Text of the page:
Not a journal entry, but a flashback to an earlier time in Gwenn’s life with the Resistance….
Cadet Gwenn Jade stared at the small, disheveled unit of “scouts” she’d been commissioned. After the success of her last mission, she’d been given a small command. Nothing big, but a handful of spies and scouts who were supposed to move ahead of the vanguard and report back with terrain reports, enemy engagements, and local demeanor.
They were far from the best scouts in the Resistance. Charitably, they were “a group of soldiers with few applicable skills.” She had a thief who was missing two fingers, thanks to having been caught. A drunkard who was known for his inability to gracefully lose at cards. A man-child who she was secretly hoping would go AWOL as soon as he realized his commanding officer was a woman. And Ordune.
She leaned over at the druid. “These are my guys?”
“Until you recruit others, my lady.”
Gwenn nodded. She’d already given up on getting Ordune to stop calling her that. He’d learned her identity the first time she’d met him, delirious with pain and fever, but he was gracious enough to keep her secret.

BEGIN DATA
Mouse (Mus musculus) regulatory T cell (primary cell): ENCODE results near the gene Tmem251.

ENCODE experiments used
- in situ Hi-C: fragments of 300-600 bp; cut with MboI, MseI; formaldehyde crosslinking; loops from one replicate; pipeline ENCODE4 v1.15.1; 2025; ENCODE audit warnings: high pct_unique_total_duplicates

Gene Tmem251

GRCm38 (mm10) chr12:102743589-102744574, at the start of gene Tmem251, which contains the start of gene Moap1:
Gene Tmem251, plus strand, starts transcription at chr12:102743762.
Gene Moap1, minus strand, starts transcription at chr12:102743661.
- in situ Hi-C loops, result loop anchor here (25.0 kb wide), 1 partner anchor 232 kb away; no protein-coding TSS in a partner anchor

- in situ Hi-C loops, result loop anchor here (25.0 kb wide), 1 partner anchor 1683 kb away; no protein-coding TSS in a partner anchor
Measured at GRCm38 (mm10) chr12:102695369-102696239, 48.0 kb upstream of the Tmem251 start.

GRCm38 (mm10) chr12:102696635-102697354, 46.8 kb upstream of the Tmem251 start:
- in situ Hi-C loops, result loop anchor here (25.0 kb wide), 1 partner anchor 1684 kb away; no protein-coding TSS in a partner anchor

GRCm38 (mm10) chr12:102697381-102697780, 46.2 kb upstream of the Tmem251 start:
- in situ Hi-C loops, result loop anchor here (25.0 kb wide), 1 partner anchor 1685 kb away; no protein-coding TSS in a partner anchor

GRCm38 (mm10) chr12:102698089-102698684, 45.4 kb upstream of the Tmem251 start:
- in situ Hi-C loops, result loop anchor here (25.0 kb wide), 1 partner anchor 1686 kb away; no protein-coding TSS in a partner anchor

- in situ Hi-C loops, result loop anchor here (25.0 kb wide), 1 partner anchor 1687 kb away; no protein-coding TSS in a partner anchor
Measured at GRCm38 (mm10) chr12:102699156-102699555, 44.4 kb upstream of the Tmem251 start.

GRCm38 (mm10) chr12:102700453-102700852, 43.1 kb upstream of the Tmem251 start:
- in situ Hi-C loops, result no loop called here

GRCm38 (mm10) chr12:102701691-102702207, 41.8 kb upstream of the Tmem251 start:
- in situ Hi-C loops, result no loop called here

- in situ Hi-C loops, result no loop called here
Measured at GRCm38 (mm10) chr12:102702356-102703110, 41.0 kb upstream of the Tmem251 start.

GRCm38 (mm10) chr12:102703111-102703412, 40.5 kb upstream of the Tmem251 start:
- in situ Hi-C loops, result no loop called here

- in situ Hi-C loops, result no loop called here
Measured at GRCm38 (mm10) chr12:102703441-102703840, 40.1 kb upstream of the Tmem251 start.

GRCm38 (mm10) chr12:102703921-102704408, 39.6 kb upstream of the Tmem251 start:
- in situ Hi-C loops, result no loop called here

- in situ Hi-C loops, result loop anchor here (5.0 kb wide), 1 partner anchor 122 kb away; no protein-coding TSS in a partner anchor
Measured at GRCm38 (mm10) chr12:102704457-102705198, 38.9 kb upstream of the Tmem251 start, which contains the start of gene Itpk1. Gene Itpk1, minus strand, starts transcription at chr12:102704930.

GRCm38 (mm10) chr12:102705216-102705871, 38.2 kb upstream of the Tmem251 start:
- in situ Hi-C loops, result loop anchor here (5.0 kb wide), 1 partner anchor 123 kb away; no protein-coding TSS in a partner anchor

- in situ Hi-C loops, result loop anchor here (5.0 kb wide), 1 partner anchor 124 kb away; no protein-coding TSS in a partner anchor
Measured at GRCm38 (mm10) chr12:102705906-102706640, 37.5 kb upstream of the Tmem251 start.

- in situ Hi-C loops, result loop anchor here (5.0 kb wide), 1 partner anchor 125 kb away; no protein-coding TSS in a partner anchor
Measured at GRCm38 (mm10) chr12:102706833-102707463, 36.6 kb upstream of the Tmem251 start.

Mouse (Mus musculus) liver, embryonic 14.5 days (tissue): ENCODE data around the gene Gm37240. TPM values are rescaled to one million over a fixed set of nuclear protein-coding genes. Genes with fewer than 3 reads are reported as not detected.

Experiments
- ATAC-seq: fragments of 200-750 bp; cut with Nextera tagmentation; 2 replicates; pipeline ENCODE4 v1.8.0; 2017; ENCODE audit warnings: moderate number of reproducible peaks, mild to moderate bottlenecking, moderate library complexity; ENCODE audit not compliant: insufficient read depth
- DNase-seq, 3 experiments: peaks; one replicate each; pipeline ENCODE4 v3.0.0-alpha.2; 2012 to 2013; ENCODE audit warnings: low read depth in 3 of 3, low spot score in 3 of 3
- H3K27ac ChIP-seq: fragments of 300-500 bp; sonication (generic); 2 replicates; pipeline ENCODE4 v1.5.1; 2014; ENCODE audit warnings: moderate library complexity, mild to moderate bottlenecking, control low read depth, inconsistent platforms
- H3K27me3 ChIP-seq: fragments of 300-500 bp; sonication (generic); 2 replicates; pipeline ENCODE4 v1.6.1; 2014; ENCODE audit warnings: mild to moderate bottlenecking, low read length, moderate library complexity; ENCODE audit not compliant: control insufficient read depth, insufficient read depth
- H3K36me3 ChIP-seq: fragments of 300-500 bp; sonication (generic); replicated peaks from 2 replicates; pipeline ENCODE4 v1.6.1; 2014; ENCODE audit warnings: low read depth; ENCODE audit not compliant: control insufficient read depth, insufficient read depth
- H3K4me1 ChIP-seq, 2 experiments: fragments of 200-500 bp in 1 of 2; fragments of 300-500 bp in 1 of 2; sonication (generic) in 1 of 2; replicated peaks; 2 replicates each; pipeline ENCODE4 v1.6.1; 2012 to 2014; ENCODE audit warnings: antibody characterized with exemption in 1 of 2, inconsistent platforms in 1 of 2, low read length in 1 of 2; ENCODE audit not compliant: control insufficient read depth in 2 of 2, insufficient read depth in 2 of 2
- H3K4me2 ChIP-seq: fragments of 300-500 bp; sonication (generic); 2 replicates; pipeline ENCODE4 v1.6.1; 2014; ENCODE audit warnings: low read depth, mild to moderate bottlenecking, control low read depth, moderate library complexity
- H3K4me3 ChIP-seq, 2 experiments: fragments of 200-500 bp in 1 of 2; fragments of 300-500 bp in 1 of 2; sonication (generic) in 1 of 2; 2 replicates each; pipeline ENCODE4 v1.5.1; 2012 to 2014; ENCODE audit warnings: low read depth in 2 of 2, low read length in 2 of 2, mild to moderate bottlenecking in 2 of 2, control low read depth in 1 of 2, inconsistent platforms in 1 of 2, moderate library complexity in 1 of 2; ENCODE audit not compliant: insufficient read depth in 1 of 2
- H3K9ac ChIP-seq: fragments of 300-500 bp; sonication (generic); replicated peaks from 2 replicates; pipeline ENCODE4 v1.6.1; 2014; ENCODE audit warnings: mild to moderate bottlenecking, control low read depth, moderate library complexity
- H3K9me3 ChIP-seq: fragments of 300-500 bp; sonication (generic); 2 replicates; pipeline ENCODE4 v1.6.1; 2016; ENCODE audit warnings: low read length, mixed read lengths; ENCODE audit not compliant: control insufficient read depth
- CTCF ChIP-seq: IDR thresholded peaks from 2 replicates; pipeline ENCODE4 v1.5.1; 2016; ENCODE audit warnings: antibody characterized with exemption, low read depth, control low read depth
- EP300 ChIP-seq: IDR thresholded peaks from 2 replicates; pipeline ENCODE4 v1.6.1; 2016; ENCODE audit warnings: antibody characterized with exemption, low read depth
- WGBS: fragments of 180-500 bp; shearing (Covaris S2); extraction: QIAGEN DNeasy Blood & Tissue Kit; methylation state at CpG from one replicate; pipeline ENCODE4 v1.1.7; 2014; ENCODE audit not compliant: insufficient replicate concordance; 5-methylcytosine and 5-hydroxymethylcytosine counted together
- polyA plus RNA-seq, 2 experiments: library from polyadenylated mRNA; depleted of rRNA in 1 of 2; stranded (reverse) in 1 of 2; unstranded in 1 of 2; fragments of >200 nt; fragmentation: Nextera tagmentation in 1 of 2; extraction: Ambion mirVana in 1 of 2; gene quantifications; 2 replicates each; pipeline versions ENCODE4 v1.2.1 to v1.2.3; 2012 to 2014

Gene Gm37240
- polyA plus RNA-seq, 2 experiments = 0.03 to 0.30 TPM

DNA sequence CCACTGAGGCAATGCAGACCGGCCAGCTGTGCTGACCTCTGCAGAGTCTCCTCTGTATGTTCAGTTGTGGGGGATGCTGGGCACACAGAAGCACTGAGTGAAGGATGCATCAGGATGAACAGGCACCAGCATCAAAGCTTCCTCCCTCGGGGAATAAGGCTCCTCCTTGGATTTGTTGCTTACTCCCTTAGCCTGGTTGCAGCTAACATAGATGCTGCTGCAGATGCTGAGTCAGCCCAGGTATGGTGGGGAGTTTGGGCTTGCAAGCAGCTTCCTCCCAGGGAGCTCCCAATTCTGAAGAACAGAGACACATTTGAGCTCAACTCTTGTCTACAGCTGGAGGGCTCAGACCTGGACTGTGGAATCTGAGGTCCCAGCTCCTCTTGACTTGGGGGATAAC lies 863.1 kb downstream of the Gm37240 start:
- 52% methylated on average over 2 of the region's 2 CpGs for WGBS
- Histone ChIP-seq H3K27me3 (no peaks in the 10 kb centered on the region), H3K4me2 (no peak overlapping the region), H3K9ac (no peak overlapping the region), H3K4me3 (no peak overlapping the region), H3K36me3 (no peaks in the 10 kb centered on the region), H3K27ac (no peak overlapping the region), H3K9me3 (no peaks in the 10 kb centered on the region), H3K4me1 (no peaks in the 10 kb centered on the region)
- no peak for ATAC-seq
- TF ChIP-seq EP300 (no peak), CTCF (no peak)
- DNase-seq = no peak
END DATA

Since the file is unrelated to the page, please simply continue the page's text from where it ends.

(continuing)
“I don’t particularly like them,” she whispered.
“Well… they lack certain qualities.”
Gwenn nodded. “I don’t mind thieves,” she whispered, nodding at the thief. “I mind thieves who get caught.”
“As you say.”
“Paolo,” she called to the thief. It wasn’t his real name, either– the Resistance was full of soldiers working under assumed and adopted identities. “Come with me.”
She walked with him around the Resistance’s winter camp, gradually steering towards the gallows. She asked him about his (fictional, no doubt) family, his past in the thieves guilds, his history with the Resistance. Finally, she stopped in front of the gallows.
“Paolo,” she said softly. “At some point in your life, you have come across thieves and spies who were better than you, correct?”
“Oh, aye, miss,” he replied, holding his mangled hand up. “Didn’ get this jus’ from the const’bull.”
“So, you know the kinds of people to avoid. The kinds of men who are more dangerous, more cut-throat, and more skilled than you?”
“Then here is your job under my command. Your only job. You will give me five names of men–or women– who are better at this than you are. Do you understand?”
“Aye, miss?” Paolo scratched his face. “Only problem is… two of ’ems in thar–” he gestured at the small building where those awaiting discipline were held.
“Good start,” Gwenn said, starting forward. “Get to it, Paolo– names. Three more.”
She approached the building, greeting the guard and showing her officer’s badge. Inside the small wooden structure, two men sat curled into opposite corners, facing away from each other. Gwenn approached one, a scrawny fellow with a shock of bright red hair.